Colorado Springs Divorce: Cohabitation and Property - Marrison Family Law

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Colorado Springs Divorce: Cohabitation and Property

Monday, 15 March 2010

blog-logoWith so many more couples choosing to cohabitate indefinitely as an alternative to marriage, a greater understanding of shared property rights is a necessity.  This is especially true if such a couple decides to end their relationship.  As a Colorado Springs family lawyer, I see a lot of couples enter into cohabitation agreements that are designed to protect their financial interests should they decide to split up. 

Where the subject of property is concerned, the law treats unmarried couples as separate individuals.  This means they have no special rights or responsibilities if their relationship ends.  If you plan to buy property together, you will need to decide how you will own the property: either as joint tenants or as tenants-in-common.

Joint tenants share the ownership of the property equally. This means that when one owner dies, the other owner automatically takes over the deceased owner’s share.  This is also known as “right of survivorship.”

If you choose to be tenants-in-common, you and your partner will each own a distinct share of the property.  For example, if you contribute 40% of the purchase price and your partner contributes 60%, and your partner dies, you will not have automatic rights to their 60% share of the property.  It will simply become part of their estate.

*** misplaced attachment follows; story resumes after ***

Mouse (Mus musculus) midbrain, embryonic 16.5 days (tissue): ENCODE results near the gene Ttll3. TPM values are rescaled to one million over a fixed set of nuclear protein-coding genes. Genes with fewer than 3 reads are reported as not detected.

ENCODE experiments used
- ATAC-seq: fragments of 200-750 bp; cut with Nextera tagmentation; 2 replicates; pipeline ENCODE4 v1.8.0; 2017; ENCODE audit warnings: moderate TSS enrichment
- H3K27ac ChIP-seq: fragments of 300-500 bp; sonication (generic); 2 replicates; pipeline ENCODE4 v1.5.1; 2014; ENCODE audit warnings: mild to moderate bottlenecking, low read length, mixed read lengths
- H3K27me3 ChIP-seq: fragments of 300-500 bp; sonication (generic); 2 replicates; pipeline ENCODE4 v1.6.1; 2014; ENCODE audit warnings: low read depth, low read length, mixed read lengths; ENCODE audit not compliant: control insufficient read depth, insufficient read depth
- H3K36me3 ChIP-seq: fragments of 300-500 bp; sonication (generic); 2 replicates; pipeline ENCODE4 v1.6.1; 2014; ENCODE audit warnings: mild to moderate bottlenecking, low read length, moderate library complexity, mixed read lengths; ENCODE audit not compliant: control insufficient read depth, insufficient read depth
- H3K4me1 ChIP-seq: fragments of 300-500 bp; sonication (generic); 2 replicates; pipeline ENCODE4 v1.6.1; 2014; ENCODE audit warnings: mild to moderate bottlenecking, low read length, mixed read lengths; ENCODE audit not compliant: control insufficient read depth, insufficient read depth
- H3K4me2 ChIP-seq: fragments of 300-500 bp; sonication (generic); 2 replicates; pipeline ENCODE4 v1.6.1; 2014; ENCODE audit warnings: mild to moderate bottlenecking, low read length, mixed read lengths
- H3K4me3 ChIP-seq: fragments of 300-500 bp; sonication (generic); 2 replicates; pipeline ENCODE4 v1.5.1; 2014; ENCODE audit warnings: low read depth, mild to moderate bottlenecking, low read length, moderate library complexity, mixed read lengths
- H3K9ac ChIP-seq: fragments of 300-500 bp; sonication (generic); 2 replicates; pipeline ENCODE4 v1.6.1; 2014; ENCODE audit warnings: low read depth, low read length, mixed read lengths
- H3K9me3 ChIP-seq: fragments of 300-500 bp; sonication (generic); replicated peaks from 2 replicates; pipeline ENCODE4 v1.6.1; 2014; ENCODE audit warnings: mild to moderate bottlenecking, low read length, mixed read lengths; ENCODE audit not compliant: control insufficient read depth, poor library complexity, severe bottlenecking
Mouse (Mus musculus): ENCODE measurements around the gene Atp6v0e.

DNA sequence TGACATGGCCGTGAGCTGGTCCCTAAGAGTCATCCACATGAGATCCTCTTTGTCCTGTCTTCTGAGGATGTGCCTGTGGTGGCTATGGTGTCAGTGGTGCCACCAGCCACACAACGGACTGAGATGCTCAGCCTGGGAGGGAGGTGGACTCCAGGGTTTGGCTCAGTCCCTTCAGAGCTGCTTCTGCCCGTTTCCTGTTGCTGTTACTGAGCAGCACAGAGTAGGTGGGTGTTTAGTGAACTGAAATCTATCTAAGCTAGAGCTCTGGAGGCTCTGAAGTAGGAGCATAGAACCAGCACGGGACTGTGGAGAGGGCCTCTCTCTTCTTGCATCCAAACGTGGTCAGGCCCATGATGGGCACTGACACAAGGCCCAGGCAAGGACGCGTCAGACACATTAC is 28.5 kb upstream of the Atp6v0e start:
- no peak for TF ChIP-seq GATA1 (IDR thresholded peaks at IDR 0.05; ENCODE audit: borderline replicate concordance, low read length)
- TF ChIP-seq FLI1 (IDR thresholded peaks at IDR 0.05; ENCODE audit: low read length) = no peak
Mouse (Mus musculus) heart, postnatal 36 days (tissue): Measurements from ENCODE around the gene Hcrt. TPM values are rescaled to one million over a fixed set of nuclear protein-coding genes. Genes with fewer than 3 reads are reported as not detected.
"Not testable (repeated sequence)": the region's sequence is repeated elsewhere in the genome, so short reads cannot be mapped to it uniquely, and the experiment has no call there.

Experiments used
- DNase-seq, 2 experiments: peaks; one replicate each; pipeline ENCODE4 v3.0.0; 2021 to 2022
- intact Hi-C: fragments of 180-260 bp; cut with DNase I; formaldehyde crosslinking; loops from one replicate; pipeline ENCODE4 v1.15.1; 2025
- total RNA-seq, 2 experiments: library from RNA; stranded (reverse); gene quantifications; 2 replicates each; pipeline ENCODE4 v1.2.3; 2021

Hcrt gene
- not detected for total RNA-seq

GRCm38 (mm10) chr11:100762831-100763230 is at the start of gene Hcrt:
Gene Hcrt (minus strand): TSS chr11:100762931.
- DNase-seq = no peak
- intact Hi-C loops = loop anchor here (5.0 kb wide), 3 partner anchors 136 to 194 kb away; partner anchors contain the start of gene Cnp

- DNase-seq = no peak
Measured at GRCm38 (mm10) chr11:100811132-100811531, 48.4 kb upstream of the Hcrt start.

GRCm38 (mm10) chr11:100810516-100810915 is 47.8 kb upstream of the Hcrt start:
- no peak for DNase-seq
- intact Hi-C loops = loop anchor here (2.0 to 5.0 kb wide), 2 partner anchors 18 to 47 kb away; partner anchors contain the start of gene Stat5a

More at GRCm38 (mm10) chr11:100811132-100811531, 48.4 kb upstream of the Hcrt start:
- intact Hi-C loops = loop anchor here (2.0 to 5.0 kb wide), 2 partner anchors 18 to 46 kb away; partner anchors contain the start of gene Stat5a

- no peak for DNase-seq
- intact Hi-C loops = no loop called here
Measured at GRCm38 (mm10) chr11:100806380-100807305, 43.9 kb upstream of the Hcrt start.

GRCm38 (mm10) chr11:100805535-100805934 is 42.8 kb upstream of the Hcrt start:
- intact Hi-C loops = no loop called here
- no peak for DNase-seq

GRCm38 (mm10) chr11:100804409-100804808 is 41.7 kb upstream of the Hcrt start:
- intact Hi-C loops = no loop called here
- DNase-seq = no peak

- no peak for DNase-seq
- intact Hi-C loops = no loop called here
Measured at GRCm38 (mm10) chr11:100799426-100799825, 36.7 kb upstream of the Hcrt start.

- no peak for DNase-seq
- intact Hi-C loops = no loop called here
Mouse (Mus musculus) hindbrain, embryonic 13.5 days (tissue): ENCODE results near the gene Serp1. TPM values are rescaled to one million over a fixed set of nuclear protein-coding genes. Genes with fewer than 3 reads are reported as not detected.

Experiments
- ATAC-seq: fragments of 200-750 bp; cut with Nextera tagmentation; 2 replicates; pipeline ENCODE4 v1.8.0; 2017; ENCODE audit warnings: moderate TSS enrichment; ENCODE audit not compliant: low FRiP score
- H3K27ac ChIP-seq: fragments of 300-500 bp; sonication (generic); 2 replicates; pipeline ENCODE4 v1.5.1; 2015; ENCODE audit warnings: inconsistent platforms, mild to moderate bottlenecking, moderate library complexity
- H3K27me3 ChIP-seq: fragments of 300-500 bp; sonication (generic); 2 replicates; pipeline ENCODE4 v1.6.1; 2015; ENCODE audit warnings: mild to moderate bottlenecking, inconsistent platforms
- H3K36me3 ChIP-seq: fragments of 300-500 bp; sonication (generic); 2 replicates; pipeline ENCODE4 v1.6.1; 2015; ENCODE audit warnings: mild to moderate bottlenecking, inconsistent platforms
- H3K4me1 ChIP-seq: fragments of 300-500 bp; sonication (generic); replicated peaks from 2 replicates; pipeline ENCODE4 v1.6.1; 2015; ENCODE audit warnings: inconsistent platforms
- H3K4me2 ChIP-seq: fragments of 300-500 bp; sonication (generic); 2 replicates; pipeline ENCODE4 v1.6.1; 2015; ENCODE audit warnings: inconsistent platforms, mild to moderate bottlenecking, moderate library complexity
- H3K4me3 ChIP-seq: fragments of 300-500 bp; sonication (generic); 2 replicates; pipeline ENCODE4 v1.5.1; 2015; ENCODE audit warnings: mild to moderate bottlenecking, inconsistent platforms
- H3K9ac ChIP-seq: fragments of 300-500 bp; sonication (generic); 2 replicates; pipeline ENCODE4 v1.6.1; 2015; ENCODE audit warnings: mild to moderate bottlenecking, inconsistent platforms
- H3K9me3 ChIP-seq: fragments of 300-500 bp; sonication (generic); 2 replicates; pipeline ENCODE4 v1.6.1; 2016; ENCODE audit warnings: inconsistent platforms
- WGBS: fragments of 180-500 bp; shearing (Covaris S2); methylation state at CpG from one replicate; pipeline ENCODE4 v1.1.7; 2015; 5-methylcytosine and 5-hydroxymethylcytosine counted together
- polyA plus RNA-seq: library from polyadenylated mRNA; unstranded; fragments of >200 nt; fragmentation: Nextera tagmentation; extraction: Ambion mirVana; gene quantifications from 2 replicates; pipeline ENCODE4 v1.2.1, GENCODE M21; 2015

In cases where a home is bought jointly and the relationship ends, property division may be based on a 50/50 split upon separation.  However, if the home is only in one person’s name yet the other party made contributions to the mortgage and maintenance, there could be an ugly battle upon separation.  Basically, when a property is solely owned by one party, it will remain that person’s property unless the other party can prove that there was a mutual intention to share in its value. 

If you have questions about how to separate jointly held assets in a cohabitation situation, consult with a Colorado Springs family lawyer.  An attorney can also help you draft a mutually acceptable cohabitation agreement that will protect your interests in the event of separation or death. 


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MPatMarrisonFor over a quarter century, we have helped people during what is often the darkest time in their lives. Divorce is not easy even under the best of circumstances. For most people, family is central. Having something go wrong in the family can have a ripple effect that extends beyond the home and into other areas.

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